I am not sure if I've been missing anything obvious, but I have not found anything documented about how one would go to insert Word elements (tables, for example) at some specific place in a document?

I am loading an existing MS Word .docx document by using:

my_document = Document('some/path/to/my/document.docx')

My use case would be to get the 'position' of a bookmark or section in the document and then proceed to insert tables below that point.

I'm thinking about an API that would allow me to do something along those lines:

insertion_point = my_document.bookmarks['bookmark_name'].position
my_document.add_table(rows=10, cols=3, position=insertion_point+1)

I saw that there are plans to implement something akin to the 'range' object of the MS Word API, this would effectively solve that problem. In the meantime, is there a way to instruct the document object methods where to insert the new elements?

Maybe I can glue some lxml code to find a node and pass that to these python-docx methods? Any help on this subject would be much appreciated! Thanks.


I remembered an old adage, "use the source, Luke!", and could figure it out. A post from python-docx owner on its git project page also gave me a hint: https://github.com/python-openxml/python-docx/issues/7.

The full XML document model can be accessed by using the its _document_part._element property. It behaves exactly like an lxml etree element. From there, everything is possible.

To solve my specific insertion point problem, I created a temp docx.Document object which I used to store my generated content.

import docx
from docx.oxml.shared import qn
tmp_doc = docx.Document()

# Generate content in tmp_doc document
tmp_doc.add_heading('New heading', 1)
# more content generation using docx API.
# ...

# Reference the tmp_doc XML content
tmp_doc_body = tmp_doc._document_part._element.body
# You could pretty print it by using:

I then loaded my docx template (containing a bookmark named 'insertion_point') into a second docx.Document object.

doc = docx.Document('/some/path/example.docx')
doc_body = doc._document_part._element.body

The next step is parsing the doc XML to find the index of the insertion point. I defined a small function for the task at hand, which returns a named bookmark parent paragraph element:

def get_bookmark_par_element(document, bookmark_name):
Return the named bookmark parent paragraph element. If no matching
bookmark is found, the result is '1'. If an error is encountered, '2'
is returned.
doc_element = document._document_part._element
bookmarks_list = doc_element.findall('.//' + qn('w:bookmarkStart'))
for bookmark in bookmarks_list:
    name = bookmark.get(qn('w:name'))
    if name == bookmark_name:
        par = bookmark.getparent()
        if not isinstance(par, docx.oxml.CT_P): 
            return 2
            return par
return 1

The newly defined function was used toget the bookmark 'insertion_point' parent paragraph. Error control is left to the reader.

bookmark_par = get_bookmark_par_element(doc, 'insertion_point')

We can now use bookmark_par's etree index to insert our tmp_doc generated content at the right place:

bookmark_par_parent = bookmark_par.getparent()
index = bookmark_par_parent.index(bookmark_par) + 1
for child in tmp_doc_body:
    bookmark_par_parent.insert(index, child)
    index = index + 1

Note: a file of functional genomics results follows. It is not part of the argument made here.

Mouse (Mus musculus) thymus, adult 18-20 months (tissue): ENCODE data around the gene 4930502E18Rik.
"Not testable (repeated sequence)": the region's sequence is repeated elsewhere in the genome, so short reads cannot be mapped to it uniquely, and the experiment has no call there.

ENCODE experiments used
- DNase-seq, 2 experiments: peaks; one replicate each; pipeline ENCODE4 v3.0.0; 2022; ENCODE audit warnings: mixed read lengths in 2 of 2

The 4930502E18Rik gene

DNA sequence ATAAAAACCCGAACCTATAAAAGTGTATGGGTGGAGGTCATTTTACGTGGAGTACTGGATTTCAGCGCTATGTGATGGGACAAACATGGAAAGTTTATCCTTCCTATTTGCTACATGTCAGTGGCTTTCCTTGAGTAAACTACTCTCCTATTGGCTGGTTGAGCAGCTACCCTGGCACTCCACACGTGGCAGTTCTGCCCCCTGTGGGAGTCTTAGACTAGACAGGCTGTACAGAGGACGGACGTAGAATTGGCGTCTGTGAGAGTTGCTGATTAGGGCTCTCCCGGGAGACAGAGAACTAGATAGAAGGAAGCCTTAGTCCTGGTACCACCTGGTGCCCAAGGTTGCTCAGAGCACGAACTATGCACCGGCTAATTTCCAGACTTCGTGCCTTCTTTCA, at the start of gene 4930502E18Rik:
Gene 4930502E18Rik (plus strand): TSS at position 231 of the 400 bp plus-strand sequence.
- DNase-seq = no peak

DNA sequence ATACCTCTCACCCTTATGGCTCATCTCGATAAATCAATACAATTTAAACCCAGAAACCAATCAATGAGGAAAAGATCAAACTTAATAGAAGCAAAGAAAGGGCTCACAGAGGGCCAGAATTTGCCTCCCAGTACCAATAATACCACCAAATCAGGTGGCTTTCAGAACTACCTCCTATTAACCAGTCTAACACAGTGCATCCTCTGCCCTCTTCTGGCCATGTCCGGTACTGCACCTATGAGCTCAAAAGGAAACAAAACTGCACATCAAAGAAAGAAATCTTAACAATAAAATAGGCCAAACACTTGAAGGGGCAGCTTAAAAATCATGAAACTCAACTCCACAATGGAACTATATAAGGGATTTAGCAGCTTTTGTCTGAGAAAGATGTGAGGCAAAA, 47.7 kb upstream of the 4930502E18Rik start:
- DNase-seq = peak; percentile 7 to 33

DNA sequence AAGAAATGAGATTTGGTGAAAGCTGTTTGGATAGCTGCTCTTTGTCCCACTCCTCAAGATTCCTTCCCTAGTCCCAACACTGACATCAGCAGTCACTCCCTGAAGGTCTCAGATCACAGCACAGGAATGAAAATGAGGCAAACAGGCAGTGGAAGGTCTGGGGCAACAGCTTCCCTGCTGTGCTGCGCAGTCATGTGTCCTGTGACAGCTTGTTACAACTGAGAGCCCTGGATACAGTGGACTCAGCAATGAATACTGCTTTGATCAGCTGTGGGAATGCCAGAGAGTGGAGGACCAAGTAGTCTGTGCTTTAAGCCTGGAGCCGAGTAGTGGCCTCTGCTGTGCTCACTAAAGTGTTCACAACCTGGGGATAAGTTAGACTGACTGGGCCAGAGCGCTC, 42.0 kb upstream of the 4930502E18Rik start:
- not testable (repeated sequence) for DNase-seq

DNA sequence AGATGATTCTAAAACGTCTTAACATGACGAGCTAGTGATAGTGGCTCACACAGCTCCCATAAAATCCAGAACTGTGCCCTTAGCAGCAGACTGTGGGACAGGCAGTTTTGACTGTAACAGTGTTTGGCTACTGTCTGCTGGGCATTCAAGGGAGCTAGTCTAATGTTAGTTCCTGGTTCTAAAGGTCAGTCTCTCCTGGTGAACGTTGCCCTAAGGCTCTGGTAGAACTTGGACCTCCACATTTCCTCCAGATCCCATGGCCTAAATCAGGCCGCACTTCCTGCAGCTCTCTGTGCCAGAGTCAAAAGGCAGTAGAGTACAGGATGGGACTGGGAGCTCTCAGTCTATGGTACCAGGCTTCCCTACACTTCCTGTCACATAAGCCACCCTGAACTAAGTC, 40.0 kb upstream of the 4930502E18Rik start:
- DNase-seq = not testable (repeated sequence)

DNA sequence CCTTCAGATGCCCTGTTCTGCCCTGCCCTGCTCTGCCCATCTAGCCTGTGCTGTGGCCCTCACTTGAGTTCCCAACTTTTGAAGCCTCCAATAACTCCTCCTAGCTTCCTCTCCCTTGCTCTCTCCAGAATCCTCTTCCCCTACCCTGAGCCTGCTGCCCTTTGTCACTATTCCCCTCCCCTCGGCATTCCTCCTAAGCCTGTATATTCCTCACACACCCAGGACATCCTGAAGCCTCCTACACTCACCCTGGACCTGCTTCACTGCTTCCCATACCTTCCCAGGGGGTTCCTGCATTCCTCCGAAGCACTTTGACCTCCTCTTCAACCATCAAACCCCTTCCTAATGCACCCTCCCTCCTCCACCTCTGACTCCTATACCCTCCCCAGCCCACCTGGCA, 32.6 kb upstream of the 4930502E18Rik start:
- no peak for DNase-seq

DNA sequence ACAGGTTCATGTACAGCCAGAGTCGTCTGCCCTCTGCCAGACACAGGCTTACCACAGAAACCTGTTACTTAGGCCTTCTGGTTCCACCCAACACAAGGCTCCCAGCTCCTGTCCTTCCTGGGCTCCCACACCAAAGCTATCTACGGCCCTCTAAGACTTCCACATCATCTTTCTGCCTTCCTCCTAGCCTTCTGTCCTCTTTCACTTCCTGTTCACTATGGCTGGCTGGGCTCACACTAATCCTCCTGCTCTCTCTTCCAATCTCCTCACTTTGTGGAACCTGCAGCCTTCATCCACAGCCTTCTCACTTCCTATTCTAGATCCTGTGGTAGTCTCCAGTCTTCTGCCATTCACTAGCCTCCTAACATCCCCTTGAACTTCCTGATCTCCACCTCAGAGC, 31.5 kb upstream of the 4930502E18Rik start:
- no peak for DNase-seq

The document is now finalized, the generated content having been inserted at the bookmark location of an existing Word document.

# Save result
# print(docx.oxml.xmlchemy.serialize_for_reading(doc_body))

I hope this can help someone, as the documentation regarding this is still yet to be written.

  • As for version 0.8.7, write doc_element = doc.part.element instead of doc_element = document._document_part._element. – Max Dec 6 '18 at 20:44

Python-docx owner suggests how to insert a table into the middle of an existing document: https://github.com/python-openxml/python-docx/issues/156

Here it is with some improvements:

import re
from docx import Document

def move_table_after(document, table, search_phrase):
    regexp = re.compile(search_phrase)
    for paragraph in document.paragraphs:
        if paragraph.text and regexp.search(paragraph.text):
            tbl, p = table._tbl, paragraph._p
            return paragraph

if __name__ == '__main__':
    document = Document('Existing_Document.docx')    
    table = document.add_table(rows=..., cols=...)
    move_table_after(document, table, "your search phrase")                    

You put [image] as a token in your template document:

for paragraph in document.paragraphs:
    if "[image]" in paragraph.text:
        paragraph.text = paragraph.text.strip().replace("[image]", "")

        run = paragraph.add_run()
        run.add_picture(image_path, width=Inches(3))

you have have a paragraph in a table cell as well. just find the cell and do as above.


Have a look at python-docx-template which allows jinja2 style templates insertion points in a docx file rather than Word bookmarks:




Thanks a lot for taking time to explain all of this.

I was going through more or less the same issue. My specific point was how to merge two or more docx documents, at the end.

It's not exactly a solution to your problem, but here is the function I came with:

def combinate_word(main_file, files, output):   
    main_doc = Document(main_file)
    for file in files:
        sub_doc = Document(file)

        for element in sub_doc._document_part.body._element:


Unfortunately, it's not yet possible nor easy to copy images with python-docx. I fall back to win32com ...

  • Thanks for sharing! I didn't need to experiment with images yet, so I'm not sure about the challenges on that side. – Apteryx Aug 8 '14 at 15:54

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